Insiders thought that Side Effects, which cost $30 million to make, would open more bullishly. This twisty thriller with an attractive cast — Jude Law, Rooney Mara, Channing Tatum and Catherine Zeta-Jones — won the benediction of reviewers, with an 85 “fresh” score on Rotten Tomatoes. But these critics felt also bound to withhold some of the movie’s plot manipulations, perhaps confusing or boring potential audiences. Those who went were underwhelmed by what they saw: the CinemaScore was the same blah “B” as Identity Thief snagged. Nor did the film’s R rating, for some brief bedroom and homicide hijinks, lure the lurid-minded. The only hope: that upmarket customers in the Northeast, snowed in on Fri. and Sat., will catch up with the movie later.
(READ: Corliss’s review of Side Effects)
Soderbergh, who turned 50 last month, has indicated that Side Effects will be the last movie he’ll direct for theatrical release, at least for a few years. If so, he leaves an almost unique box-office legacy that has mixed gigantic hits with the minutest of indie films. His trilogy of Ocean’s adventures, starring George Clooney and Brad Pitt, earned more than $1.1 million worldwide; his 2000 tandem of Erin Brockovich and Traffic each topped $100 million domestic, as did last summer’s Tatum-starring Magic Mike. Yet, in that same period, seven of Soderbergh’s art-house efforts — Full Frontal, Bubble, The Good German, Che Part I, Che Part II, The Girlfriend Experience and the Spalding Gray documentary And Everything Is Going Fine — earned less than $7 million in total. Soderbergh films aren’t either all or nothing at all: a few, like The Informant! ($33.3 million) and Contagion ($75.7 million), achieved middling results, the area that Side Effects is likely to occupy. One thing’s sure: the director’s threatened sabbatical will deprive American movies of its most indefatigable, least predictable auteur.
(READ: Lily Rothman’s Q&A with the forensic psychiatrist behind Side Effects)
Four films in the top 10 are nominees for the Best Picture Oscar. Silver Linings Playbook, in fourth place with $6.9 million, continued its strong showing with the rom-com crowd even as if tried to convince Academy members of its gravitas by pushing the plot’s subsidiary mental-health theme. Playbook, which hit $90 million in its 13th week, wasn’t the only veteran on the list. Ben Affleck’s Argo, in its 18th week of release, soared to eighth place on the wings of its victories in the Producers, Directors and Screen Actors Guild awards — and, today, nods from the British Academy awards for Best Film and Director — that cement the movie’s current status as Oscar front-runner. The other true-life CIA-hero drama, Kathryn Bigelow’s Zero Dark Thirty, held strong with a $4-million weekend and $83.6 million in an eight-week span.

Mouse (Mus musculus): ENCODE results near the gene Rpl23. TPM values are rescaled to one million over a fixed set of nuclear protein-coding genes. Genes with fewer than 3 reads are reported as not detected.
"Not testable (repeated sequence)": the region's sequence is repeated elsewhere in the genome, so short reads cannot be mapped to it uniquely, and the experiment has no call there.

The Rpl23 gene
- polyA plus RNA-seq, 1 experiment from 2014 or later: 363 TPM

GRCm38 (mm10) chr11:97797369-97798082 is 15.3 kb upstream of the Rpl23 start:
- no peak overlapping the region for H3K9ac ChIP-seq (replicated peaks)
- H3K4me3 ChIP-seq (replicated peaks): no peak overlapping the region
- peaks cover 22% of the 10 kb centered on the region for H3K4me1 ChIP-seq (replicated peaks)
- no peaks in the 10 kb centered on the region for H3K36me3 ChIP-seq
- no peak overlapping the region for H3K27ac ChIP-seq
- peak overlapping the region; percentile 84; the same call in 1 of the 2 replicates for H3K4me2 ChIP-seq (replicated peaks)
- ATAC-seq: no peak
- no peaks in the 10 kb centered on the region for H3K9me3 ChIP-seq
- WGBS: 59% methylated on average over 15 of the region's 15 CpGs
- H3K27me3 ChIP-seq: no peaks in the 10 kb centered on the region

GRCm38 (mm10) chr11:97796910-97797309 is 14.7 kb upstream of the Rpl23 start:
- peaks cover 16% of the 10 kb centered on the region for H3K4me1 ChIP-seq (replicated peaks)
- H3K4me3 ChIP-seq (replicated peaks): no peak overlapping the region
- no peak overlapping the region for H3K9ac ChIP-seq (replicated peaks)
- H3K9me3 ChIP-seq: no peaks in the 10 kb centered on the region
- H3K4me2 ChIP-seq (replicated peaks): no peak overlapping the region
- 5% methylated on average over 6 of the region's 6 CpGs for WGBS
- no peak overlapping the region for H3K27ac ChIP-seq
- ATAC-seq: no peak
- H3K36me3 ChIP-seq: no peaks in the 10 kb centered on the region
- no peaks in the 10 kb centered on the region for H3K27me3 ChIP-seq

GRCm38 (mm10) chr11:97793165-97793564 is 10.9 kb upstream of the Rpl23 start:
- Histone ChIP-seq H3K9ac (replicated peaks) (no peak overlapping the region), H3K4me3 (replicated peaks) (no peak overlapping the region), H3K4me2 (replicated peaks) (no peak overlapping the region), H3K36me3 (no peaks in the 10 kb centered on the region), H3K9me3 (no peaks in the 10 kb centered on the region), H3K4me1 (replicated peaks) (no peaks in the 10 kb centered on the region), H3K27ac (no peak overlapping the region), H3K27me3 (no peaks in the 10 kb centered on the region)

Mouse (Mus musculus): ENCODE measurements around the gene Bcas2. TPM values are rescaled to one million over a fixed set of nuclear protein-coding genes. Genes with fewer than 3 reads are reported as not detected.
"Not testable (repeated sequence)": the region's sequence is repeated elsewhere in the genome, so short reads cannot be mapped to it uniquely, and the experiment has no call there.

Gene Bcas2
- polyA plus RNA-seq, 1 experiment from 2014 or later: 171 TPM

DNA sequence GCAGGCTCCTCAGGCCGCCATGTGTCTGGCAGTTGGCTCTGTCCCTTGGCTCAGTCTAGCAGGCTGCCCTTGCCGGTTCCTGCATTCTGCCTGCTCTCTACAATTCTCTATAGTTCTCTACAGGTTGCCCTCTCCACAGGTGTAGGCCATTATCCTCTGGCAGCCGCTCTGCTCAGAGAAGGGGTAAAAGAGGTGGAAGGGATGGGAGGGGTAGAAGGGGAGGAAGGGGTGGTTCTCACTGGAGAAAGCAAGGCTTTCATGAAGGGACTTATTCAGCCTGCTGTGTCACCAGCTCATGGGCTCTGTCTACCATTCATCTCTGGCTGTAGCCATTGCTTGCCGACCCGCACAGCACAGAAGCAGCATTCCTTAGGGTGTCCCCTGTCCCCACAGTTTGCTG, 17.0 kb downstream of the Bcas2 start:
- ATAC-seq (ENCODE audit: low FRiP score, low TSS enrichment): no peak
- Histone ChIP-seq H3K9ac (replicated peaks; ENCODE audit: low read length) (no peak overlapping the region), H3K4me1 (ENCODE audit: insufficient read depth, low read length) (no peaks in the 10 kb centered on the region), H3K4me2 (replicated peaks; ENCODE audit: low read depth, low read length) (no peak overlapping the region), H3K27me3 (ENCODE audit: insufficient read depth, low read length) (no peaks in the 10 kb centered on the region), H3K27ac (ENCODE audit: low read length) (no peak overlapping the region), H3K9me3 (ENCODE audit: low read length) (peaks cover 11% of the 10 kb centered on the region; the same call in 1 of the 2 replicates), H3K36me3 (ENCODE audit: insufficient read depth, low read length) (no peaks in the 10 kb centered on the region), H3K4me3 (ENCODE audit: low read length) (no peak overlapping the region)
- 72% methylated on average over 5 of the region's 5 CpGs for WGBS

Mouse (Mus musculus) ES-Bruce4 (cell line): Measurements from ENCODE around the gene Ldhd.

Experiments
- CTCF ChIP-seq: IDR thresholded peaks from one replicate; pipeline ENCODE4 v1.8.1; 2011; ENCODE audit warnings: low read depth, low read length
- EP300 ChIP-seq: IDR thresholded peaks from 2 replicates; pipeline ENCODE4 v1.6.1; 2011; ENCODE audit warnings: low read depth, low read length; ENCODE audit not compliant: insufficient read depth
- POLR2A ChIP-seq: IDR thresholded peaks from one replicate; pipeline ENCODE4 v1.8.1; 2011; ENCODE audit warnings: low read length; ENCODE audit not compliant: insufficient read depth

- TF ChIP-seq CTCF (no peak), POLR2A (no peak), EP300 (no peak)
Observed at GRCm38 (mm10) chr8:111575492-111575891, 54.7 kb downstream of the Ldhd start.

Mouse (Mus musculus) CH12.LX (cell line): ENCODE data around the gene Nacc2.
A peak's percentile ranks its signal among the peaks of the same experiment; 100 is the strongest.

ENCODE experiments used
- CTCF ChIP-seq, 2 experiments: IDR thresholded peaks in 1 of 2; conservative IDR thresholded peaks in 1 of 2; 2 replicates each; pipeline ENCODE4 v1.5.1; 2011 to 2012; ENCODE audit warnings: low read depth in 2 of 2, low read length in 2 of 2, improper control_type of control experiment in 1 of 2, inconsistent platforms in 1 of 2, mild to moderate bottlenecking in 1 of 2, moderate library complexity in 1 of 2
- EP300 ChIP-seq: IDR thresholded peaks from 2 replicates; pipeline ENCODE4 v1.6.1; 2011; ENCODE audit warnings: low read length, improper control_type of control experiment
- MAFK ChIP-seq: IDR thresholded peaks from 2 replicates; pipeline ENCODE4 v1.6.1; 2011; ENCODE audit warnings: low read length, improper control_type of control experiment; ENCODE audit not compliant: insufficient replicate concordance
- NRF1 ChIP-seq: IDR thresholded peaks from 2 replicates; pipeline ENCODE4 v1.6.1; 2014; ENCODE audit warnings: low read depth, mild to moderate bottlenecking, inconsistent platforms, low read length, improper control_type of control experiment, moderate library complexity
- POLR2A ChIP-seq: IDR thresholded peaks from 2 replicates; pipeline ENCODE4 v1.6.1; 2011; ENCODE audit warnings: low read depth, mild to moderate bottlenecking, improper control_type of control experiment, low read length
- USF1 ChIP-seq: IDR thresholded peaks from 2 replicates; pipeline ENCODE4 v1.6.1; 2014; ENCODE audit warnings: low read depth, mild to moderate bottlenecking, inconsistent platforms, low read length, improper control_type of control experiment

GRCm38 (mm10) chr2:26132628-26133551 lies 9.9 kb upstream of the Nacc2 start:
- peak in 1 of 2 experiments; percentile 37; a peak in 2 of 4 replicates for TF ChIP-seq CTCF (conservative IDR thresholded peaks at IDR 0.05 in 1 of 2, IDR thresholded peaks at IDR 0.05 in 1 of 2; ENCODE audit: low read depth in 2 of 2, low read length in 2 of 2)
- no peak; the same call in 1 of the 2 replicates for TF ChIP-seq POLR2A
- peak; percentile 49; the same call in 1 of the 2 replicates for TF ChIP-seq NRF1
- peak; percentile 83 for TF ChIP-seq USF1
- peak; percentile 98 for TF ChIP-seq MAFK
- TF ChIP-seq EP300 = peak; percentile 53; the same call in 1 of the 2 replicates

(READ: the Kathryn Bigelow cover story by subscribing to TIME)
Other Best Picture finalists — Django Unchained, Lincoln, Life of Pi and Les Misérables — finished in the top 15 this weekend, and all have earned well over $100 million at North American theaters. Whatever movie emerges triumphant on Feb. 24, it will not be a little-seen critics’ and Academy fave like The Artist last year ($44.7 million in total domestic revenue) or Bigelow’s The Hurt Locker in 2010 ($17 million) but a genuinely popular movie. The top Oscar-winner will also be, one way or another, the people’s choice.
Here are the Sunday estimates of this weekend’s top-grossing pictures in North American theaters, as reported by Box Office Mojo:
1. Identity Thief, $36.6 million, first weekend
2. Warm Bodies, $11.5 million; $36.7 million, second week
3. Side Effects, $10 million, first weekend
4. Silver Linings Playbook, $6.9 million; $90 million, 13th week
5. Hansel & Gretel: Witch Hunters, $5.75 million; $43.8 million, third week
6. Mama, $4.3 million; $64 million, fourth week
7. Zero Dark Thirty, $4 million; $83.6 million, eighth week
8. Argo, $2.5 million; $123.7 million, 18th week
9. Django Unchained, $2.3 million; $154.5 million, seventh week
10. Bullet to the Head, $2 million; $8.2 million, second week